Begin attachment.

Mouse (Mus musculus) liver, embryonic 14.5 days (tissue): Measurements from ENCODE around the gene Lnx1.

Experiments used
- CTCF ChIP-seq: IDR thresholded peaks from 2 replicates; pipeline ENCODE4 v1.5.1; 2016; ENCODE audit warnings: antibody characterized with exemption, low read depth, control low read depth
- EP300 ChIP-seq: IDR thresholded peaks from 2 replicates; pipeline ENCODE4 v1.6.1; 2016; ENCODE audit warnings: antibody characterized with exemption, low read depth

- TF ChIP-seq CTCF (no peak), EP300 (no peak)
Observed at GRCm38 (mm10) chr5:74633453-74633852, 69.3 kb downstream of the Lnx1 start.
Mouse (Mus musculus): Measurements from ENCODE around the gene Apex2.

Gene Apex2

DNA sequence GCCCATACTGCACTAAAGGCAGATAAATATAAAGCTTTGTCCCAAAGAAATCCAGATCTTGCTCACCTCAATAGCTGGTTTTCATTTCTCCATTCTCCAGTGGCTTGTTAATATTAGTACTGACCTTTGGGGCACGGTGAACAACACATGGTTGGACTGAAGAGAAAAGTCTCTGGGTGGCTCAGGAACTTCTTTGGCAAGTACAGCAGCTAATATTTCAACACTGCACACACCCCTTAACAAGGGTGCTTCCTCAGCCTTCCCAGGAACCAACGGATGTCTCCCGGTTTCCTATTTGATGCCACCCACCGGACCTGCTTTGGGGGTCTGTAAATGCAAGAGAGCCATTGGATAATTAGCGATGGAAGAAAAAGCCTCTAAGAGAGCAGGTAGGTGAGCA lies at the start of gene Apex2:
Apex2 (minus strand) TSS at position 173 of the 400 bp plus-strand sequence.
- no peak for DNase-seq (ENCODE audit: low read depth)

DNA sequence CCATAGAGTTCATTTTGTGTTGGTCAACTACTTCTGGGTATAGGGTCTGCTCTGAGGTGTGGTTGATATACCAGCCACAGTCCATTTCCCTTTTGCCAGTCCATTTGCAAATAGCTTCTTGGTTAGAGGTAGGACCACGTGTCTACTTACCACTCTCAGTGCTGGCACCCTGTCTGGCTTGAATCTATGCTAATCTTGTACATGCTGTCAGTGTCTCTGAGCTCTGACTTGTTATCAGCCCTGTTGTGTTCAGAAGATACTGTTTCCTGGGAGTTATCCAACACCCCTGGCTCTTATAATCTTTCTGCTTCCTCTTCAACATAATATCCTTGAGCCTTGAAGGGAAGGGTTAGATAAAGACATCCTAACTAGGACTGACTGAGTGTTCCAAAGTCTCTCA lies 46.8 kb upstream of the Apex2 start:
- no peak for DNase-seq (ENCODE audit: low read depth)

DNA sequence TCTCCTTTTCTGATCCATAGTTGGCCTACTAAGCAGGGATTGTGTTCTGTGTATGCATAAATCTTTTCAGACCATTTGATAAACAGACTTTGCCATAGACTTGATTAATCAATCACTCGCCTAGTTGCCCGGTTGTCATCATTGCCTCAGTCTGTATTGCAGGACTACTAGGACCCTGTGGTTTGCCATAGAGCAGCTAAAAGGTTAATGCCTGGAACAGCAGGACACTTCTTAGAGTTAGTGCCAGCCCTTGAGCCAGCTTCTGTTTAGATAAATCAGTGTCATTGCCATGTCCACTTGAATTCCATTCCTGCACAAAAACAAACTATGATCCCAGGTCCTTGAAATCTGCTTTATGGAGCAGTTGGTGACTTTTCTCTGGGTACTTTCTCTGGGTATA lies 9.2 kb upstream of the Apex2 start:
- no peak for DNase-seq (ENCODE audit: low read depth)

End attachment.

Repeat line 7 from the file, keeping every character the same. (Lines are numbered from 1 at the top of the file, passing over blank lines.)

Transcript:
Mouse (Mus musculus): Measurements from ENCODE around the gene Apex2.